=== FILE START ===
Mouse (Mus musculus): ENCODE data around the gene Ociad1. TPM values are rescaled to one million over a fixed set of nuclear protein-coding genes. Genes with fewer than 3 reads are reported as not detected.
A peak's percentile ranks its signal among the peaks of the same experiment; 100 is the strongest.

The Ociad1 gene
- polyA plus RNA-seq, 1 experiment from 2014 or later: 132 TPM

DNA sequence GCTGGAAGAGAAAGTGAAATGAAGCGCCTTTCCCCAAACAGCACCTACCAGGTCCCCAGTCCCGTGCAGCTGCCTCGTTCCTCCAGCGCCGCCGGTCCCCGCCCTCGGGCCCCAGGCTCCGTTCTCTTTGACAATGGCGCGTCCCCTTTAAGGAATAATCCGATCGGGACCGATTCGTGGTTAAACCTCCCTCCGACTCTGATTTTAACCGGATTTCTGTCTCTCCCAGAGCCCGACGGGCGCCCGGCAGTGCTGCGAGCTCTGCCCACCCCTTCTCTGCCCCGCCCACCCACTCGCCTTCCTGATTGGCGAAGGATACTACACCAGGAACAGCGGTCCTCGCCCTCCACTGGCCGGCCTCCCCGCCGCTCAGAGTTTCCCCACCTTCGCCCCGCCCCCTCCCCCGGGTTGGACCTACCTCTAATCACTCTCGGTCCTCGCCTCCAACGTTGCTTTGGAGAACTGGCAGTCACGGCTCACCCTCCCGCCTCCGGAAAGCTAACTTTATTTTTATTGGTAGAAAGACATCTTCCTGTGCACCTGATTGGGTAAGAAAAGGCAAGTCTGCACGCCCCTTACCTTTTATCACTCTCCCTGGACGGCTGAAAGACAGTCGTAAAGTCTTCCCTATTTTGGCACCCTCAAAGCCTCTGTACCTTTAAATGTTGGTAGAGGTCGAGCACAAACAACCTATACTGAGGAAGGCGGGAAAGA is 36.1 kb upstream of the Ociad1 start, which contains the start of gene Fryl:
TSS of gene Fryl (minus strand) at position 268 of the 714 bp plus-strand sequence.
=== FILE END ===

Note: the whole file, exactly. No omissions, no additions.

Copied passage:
Mouse (Mus musculus): ENCODE data around the gene Ociad1. TPM values are rescaled to one million over a fixed set of nuclear protein-coding genes. Genes with fewer than 3 reads are reported as not detected.
A peak's percentile ranks its signal among the peaks of the same experiment; 100 is the strongest.

The Ociad1 gene
- polyA plus RNA-seq, 1 experiment from 2014 or later: 132 TPM

DNA sequence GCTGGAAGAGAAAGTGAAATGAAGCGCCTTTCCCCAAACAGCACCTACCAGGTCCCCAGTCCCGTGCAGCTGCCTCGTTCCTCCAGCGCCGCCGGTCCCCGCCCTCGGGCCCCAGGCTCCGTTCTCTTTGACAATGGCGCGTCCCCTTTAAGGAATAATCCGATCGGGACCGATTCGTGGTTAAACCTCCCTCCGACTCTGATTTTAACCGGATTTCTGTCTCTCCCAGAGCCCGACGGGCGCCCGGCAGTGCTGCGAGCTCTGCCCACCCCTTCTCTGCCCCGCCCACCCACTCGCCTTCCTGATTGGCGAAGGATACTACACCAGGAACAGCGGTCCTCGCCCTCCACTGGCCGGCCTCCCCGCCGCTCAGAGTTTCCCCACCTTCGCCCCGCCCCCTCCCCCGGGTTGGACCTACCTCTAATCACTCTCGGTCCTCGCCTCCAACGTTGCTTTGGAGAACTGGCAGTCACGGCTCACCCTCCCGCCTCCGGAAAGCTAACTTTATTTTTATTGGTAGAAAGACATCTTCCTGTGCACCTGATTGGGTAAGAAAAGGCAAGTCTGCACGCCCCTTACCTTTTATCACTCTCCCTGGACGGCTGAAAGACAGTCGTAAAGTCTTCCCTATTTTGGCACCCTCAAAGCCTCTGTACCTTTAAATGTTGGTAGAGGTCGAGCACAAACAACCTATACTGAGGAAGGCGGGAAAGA is 36.1 kb upstream of the Ociad1 start, which contains the start of gene Fryl:
TSS of gene Fryl (minus strand) at position 268 of the 714 bp plus-strand sequence.